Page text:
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Striated Caracara
Phalcoboenus australis

Status: Near Threatened

Population Trend: Stable.

Other Names: Johnny Rook, Forster's Caracara.

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Phalcoboenus australis
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Distribution: Neotropical.  Islands (Staten, Navarino, Ildefonso, Islas Hornos, Islas Diego Ramirez) off extreme southern CHILE, ARGENTINA, and TIERRA DEL FUEGO (Isla Grande); FALKLAND ISLANDS. more....

Subspecies: Monotypic.

Taxonomy: This genus was formerly merged with Polyborus (now Caracara) (Vuilleumier 1970) or Ibycter, but the data of Griffiths (1994, 1999) and Griffiths et al. (2004) indicated that they are not sister genera and that Phalcoboenus is more closely related to Milvago and Ibycter. Amadon and Bull (1988) considered all four species to form a superspecies, but Sibley and Monroe (1990) excluded P. australis from that group. Others have regarded the Striated Caracara to be a part of a superspecies with P. megalopterus.

Movements: Irruptive or local migrant (Bildstein 2006). Marín et al. (2006) concluded that this species does not occur in Chile in winter. Birds breeding on Tierra del Fuego probably migrate north to the South American mainland in the austral winter (Humphrey et al. 2004), although Marín et al. (op cit.) suspected that some breeding may occur there. Strange (1996) regarded this species, particularly immatures, as being partially nomadic on the Falkland Islands, with post-breeding dispersal from mid-April to July.

Habitat and Habits: Occurs in lowlands in the South American portion of its range, particularly along rocky coasts. On the Falklands, it flies or walks toward anyone that comes into its field of view, and juveniles and older non-breeding birds roam in flocks from autumn and gather at settlements (Woods and Woods 2006). It seems to be one of the most fearless birds and is noted for its repertoire of unusual behaviors.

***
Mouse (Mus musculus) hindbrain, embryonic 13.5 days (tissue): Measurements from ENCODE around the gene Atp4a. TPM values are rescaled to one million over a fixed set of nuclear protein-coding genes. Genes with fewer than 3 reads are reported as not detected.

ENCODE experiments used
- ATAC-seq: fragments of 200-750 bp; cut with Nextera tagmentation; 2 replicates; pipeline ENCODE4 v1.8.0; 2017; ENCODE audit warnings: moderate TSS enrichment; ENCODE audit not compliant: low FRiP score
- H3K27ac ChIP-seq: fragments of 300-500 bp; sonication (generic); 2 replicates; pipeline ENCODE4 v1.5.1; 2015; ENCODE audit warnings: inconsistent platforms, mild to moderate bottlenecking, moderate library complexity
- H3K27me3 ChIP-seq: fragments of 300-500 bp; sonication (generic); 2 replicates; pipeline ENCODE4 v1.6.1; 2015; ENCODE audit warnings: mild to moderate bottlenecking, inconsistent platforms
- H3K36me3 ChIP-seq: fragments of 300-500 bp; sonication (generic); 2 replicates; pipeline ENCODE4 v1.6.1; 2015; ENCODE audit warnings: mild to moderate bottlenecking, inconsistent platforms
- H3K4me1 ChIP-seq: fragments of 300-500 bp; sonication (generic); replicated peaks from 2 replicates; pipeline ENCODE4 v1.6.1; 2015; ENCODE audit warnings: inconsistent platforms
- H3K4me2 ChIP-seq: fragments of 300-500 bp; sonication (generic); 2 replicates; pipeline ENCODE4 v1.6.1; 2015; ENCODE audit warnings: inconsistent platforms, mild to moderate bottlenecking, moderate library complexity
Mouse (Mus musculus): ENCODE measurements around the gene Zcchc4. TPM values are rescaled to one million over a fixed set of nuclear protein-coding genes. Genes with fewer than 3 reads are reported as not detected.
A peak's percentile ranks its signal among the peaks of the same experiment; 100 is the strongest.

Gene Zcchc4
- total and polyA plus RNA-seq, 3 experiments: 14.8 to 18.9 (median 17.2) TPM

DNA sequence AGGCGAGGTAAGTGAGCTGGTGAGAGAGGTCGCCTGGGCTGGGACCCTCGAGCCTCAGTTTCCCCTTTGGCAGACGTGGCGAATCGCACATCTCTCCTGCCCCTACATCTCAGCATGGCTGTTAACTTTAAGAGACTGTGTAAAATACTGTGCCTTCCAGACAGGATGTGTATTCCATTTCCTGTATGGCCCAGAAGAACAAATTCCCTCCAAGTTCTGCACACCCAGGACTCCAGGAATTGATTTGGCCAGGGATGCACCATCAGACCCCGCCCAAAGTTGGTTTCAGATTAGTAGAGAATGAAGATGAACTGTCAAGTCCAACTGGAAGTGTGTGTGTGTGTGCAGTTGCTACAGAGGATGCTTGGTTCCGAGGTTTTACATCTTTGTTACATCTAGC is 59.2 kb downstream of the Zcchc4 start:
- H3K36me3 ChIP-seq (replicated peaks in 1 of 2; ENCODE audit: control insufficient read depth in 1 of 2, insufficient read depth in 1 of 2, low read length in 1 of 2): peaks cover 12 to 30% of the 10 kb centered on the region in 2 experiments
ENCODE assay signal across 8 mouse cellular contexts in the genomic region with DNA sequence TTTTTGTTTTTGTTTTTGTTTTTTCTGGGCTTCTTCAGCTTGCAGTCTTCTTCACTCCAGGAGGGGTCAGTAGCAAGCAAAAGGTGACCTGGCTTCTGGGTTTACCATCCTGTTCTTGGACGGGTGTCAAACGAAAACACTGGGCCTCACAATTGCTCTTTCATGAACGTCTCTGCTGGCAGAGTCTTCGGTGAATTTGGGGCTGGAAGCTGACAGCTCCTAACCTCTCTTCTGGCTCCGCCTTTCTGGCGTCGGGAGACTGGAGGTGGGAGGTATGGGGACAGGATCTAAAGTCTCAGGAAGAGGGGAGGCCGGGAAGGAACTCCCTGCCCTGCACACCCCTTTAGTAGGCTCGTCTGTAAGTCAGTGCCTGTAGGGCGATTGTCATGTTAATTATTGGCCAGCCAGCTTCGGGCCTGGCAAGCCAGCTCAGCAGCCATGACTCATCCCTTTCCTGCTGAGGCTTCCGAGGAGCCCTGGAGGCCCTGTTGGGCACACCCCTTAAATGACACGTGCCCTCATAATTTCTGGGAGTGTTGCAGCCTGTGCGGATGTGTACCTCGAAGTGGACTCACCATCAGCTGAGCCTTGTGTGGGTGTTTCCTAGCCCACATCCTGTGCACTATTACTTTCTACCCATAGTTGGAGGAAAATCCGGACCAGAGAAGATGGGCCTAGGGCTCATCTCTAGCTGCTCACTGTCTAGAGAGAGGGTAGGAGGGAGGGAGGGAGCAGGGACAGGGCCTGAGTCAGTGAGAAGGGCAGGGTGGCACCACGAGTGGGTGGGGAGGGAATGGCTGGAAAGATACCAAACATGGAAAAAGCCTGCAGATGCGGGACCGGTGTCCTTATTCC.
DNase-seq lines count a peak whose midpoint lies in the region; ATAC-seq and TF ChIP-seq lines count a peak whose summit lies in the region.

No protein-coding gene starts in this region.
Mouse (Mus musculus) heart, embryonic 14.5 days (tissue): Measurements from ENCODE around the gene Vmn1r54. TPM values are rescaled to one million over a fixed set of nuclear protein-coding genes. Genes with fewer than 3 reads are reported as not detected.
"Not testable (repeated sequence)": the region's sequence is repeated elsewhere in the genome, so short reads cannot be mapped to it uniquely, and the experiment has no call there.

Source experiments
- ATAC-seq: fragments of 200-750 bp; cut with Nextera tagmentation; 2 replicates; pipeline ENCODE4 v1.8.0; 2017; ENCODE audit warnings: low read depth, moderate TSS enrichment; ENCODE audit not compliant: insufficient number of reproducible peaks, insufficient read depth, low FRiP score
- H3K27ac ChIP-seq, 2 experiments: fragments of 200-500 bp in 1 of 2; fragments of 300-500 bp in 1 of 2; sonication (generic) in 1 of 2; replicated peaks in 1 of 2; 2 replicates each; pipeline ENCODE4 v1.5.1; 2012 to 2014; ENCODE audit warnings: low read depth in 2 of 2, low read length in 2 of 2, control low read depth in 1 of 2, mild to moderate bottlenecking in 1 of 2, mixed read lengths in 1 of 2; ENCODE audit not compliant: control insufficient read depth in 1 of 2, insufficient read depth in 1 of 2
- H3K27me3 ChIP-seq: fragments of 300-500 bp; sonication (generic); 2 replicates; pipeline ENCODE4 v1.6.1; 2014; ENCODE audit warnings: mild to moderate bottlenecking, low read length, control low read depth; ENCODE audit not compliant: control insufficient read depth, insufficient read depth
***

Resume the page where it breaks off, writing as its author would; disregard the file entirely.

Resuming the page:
Food and Feeding Behavior: On the Falkland Islands, it feeds on colonial nesting seabirds and is particularly dependent upon young penguins, shag and albatross chicks, and eggs (Woods and Woods 1997). Birds observed in Chile and Falkland Islands were also closely associated with seabird and marine mammal colonies (Marín et al. 2006). This species also takes limpets, or any other meat or carrion, catches prions and storm-petrels, and sometimes attacks lambs and takes the eyes and tongues of fallen sheep (Woods 1988, Woods and Woods 2006). Groups of five or more have been seen to attack adult female Kelp and Upland Geese, immature Gentoo Penguins, and Crested Ducks (Woods 1988). The young are fed mainly on Rockhopper Penguin chicks (Smith and Prince 1985).more....

Breeding: On the Falkland Islands, it builds a bulky nest made of grass or twigs and frequently decorated with lengths of colored polypropylene (Woods and Woods 2006). Nests are placed on low cliff ledges, under large rock slabs, or in tussac (an endemic plant growing in dense thickets) near seabird colonies (Woods and Woods 1997). Many nests have three adults in attendance, all sharing the care of the two or three young (Woods and Woods 2006). Clutch size is 1-3 eggs, which are cream-colored and heavily marked with dark reddish-brown blotches (Woods and Woods 1997, Marín et al. 2006). On the Falklands, breeding begins in late October or early November, and two Tierra del Fuego nests with eggs were found in November.more....

Conservation: Subject to extreme persecution on Falklands, where it has been virtually extirpated on East Falkland Island (Woods and Woods 2006). Purportedly rare in the South American portions of its range (Araya and Chester 1993). However, Marín et al. (2006) found it to be locally abundant on some outer islands in southern Chile and suggested that assumptions about its rarity there might reflect the lack of intensive surveys in its island habitat. BirdLife International (2007) categorizes this species as "Near Threatened." more....

Important References: 
Bierregaard, R.O. 1994. Striated Caracara. P. 250 in del Hoyo, J., A.
  Elliott, and J. Sargatal (eds). Handbook of birds of the world. Vol. 2. New
  World vultures to guineafowl. Lynx Edicions, Barcelona, Spain.
Ferguson-Lees, J., and D.A. Christie. 2001. Raptors of the world. Houghton
  Mifflin, Boston, MA.
Marín, M., A. Kusch, D. Oehler, and S. Drieschman. 2006. Distribution,
  breeding and status of the Striated Caracara Phalcoboenus australis (Gmelin,
  1788) in southern Chile. Anales Instituto Patagonia (Chile) 34:65-74.
Strange, I.J. 1996. The Striated Caracara Phalcoboenus striatus in the
  Falkland Islands. Published by the author, Stanley, Falkland Islands.

Sites of Interest:
Falklands Conservation
Detailed information on the conservation of this species in the Falklands.
Striated Caracara photos.

Balza, Ulises
Marin, Manuel
Silva-Quintas, Carlos
Vargas, Hernan

Last modified: 5/8/2014

Recommended Citation: Global Raptor Information Network. 2020. Species account: Striated Caracara Phalcoboenus australis. Downloaded from http://www.globalraptors.org on 4 Jul. 2020

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